"I must stop that fellow's career, at all events," said Mr Hooker, levelling his piece. He fired. The old pirate stood up for an instant on a rock which he had just reached, waving his sword above his head, and then fell backwards over the men who were coming up behind him. The Frau instantly seized the gun, and began reloading it. The pirates, who had been quickly advancing, now appeared to waver.

"If we had a dozen more fellows with us, we would quickly sally out and put them to flight!" exclaimed Mr Thudicumb.

"But as we are only nine in all, not counting de ladies and Merlin, and dem fellows fight like wild beasts, we hab hard job to drive dem back," said Potto Jumbo. "Still we fight while we got drop blood in de veins. Merlin fight wid teeth dough; you see dat! Hurrah, boys!" and Potto took aim at another Malay leader who now occupied the position of the first.

Merlin was fully as eager for the fight as any one, and rushed backwards and forwards, poking his snout between the palisades wherever there was an opening, and barking furiously.

"I wish we had another python to let loose on them, uncle," I said to Mr Sedgwick, near whom I was standing. "It might have a useful effect."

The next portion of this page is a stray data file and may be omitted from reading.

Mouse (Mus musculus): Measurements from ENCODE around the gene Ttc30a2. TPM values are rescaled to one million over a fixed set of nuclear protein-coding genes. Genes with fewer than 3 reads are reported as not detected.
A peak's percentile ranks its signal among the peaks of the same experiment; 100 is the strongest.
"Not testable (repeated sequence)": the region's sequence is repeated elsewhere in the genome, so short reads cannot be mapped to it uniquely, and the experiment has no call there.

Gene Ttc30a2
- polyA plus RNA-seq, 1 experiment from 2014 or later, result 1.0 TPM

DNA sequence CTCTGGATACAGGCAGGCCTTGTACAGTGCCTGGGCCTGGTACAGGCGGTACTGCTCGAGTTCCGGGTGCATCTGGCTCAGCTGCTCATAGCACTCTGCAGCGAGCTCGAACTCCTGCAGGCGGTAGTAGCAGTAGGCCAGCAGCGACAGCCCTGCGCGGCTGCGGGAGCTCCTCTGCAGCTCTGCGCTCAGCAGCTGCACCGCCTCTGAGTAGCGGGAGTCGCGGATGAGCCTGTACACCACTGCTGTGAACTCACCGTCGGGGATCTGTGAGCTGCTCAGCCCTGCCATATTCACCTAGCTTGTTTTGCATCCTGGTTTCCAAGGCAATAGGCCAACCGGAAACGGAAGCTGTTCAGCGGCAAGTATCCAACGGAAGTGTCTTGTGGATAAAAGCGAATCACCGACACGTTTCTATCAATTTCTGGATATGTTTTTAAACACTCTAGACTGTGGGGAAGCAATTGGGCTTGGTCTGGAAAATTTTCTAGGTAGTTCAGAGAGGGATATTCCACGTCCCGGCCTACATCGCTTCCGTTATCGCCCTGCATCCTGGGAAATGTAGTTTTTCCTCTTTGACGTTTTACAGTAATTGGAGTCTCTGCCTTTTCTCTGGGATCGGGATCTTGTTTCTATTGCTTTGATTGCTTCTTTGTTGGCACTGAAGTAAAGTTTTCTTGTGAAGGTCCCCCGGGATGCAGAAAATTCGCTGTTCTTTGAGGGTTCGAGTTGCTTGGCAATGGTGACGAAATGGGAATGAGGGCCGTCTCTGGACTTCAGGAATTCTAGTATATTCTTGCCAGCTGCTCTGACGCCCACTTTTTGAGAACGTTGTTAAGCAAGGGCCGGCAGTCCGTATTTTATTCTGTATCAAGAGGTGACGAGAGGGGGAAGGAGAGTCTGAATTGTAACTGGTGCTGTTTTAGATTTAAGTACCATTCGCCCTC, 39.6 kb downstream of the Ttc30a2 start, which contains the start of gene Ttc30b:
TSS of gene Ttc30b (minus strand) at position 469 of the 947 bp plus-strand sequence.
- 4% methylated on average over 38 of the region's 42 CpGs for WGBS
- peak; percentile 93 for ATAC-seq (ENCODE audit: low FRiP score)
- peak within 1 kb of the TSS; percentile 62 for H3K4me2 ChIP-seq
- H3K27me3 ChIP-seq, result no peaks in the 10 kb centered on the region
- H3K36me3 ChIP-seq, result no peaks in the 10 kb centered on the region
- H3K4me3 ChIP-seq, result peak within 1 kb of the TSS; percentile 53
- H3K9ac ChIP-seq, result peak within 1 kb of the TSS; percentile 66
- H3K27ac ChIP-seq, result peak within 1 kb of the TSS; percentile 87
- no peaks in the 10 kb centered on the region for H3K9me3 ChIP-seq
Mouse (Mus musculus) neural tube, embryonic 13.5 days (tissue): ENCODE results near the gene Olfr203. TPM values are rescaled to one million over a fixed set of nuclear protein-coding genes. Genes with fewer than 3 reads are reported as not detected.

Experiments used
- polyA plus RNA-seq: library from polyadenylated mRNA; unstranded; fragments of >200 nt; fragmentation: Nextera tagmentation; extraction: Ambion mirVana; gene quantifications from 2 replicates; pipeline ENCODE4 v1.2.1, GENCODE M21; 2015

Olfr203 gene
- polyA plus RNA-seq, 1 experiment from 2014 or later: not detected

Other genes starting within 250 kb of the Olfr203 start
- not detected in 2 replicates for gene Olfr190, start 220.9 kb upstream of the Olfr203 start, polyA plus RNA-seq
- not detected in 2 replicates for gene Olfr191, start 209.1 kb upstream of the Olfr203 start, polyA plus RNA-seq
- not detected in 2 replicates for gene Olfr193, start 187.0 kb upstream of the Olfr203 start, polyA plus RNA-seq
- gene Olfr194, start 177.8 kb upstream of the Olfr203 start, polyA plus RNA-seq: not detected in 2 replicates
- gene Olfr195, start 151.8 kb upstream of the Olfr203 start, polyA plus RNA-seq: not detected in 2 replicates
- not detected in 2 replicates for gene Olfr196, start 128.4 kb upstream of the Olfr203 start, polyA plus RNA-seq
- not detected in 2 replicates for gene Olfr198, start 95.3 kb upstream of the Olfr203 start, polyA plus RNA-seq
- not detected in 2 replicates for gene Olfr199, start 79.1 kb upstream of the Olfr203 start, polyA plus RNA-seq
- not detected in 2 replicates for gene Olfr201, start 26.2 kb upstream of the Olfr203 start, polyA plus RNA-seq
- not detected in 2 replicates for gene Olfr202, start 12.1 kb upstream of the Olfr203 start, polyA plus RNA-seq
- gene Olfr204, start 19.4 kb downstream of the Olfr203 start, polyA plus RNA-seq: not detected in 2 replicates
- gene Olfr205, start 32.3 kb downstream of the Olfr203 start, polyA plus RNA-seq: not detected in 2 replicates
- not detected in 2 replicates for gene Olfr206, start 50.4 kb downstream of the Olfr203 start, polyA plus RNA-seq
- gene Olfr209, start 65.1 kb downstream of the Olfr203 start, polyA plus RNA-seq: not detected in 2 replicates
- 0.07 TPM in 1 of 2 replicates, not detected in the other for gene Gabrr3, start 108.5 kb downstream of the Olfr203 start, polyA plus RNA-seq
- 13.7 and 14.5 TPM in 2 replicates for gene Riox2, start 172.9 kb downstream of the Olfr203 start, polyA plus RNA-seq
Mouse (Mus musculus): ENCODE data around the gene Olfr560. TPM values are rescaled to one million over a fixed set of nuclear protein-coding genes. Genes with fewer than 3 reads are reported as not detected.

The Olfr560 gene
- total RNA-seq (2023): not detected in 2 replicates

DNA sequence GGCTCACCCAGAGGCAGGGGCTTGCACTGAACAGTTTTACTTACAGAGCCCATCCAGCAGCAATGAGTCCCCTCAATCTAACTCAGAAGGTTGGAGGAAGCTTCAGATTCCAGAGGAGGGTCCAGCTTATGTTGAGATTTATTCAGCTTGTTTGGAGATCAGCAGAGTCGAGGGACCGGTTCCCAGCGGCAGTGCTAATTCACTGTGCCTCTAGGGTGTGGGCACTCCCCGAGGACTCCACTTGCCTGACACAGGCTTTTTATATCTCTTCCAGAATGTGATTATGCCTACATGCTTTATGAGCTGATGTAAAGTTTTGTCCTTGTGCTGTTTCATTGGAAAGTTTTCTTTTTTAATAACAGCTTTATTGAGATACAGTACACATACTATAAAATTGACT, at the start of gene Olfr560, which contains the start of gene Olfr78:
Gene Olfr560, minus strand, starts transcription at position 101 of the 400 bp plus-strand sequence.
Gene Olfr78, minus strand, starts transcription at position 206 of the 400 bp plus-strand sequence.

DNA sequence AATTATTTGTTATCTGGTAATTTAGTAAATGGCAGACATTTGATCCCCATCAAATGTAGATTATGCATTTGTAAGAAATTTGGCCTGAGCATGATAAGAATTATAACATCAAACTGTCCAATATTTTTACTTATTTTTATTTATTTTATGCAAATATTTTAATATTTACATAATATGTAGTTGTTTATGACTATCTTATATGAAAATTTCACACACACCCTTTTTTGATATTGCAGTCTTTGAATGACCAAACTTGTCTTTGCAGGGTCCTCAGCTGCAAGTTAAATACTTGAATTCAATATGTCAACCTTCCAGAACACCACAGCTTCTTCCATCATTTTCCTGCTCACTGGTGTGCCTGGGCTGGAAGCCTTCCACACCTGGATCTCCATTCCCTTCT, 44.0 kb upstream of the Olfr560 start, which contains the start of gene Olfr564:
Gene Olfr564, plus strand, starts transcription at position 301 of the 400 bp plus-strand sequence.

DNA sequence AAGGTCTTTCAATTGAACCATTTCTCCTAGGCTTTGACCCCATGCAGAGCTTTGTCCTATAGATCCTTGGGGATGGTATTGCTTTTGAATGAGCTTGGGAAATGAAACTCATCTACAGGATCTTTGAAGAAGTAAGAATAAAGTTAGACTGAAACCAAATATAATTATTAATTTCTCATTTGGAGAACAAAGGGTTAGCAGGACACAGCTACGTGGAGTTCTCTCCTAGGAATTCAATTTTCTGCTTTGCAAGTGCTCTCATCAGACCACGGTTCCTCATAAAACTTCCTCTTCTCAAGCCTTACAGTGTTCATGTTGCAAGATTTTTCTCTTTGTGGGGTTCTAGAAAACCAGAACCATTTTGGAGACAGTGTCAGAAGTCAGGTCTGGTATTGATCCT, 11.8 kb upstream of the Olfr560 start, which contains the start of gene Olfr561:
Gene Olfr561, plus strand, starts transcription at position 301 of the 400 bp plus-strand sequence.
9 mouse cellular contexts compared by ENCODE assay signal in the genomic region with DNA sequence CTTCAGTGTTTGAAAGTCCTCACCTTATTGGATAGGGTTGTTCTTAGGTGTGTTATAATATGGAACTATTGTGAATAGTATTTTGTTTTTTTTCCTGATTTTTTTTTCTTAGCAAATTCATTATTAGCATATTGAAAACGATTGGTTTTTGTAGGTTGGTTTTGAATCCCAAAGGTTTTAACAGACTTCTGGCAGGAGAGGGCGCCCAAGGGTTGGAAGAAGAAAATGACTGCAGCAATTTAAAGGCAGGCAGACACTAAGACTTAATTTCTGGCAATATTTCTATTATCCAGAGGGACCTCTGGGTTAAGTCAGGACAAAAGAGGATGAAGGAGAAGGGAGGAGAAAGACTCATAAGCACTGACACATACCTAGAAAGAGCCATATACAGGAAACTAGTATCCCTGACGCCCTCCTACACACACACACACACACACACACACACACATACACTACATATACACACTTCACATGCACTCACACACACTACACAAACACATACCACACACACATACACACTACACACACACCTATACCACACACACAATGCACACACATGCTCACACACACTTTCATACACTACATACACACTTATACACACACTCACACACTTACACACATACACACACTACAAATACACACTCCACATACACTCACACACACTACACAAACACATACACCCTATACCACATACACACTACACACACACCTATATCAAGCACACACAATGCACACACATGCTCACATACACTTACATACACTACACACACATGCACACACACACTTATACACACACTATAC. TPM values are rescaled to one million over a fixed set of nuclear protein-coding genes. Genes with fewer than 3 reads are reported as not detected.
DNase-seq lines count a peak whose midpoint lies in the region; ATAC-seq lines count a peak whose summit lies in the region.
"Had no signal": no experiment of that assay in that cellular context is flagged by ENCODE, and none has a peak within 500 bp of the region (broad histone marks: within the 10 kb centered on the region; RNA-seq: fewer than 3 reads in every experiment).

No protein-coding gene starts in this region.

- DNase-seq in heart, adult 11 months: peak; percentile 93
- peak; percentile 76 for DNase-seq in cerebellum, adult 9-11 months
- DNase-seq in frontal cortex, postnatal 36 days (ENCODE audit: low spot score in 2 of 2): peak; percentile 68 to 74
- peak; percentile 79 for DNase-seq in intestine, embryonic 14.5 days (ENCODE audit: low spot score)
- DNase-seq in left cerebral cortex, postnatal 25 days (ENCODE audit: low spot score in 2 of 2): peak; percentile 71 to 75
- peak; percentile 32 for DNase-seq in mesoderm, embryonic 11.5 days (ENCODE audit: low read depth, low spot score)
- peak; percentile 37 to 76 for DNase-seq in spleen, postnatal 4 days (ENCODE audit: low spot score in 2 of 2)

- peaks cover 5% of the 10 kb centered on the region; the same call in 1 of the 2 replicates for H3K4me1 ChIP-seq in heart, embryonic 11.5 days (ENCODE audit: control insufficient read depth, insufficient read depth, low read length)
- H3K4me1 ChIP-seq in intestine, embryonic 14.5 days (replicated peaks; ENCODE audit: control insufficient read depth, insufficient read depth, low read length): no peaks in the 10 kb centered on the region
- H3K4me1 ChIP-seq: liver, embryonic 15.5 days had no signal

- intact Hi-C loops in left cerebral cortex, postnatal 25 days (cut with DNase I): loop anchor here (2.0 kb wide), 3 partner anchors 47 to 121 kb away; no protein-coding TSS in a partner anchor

"Ah, yes; we should not have killed the other fellow, Walter," he observed. "But, to be sure, it would have been a difficult matter to capture him, and still more so to make him take the right course when we let him loose again."

The pirates, fortunately, had but very few fire-arms among them, and they evidently depended on a hand to hand combat to overcome us. The larger body had now gained a more exposed part of the hill, and began to ascend quicker than before. We therefore, taking good aim, had to fire as rapidly as possible. No time for speaking now. Thanks to the skill with which the Frau and the young ladies loaded the muskets, we were able to keep up a constant fusillade, which must have made it appear that we had far more men within the fort than was really the case. To keep up the deception, we ran from side to side, thus extending the length of our line, now firing out through one opening, now through another.

"Do not throw a shot away," Mr Thudicumb continued saying. "Fix on your man before you fire."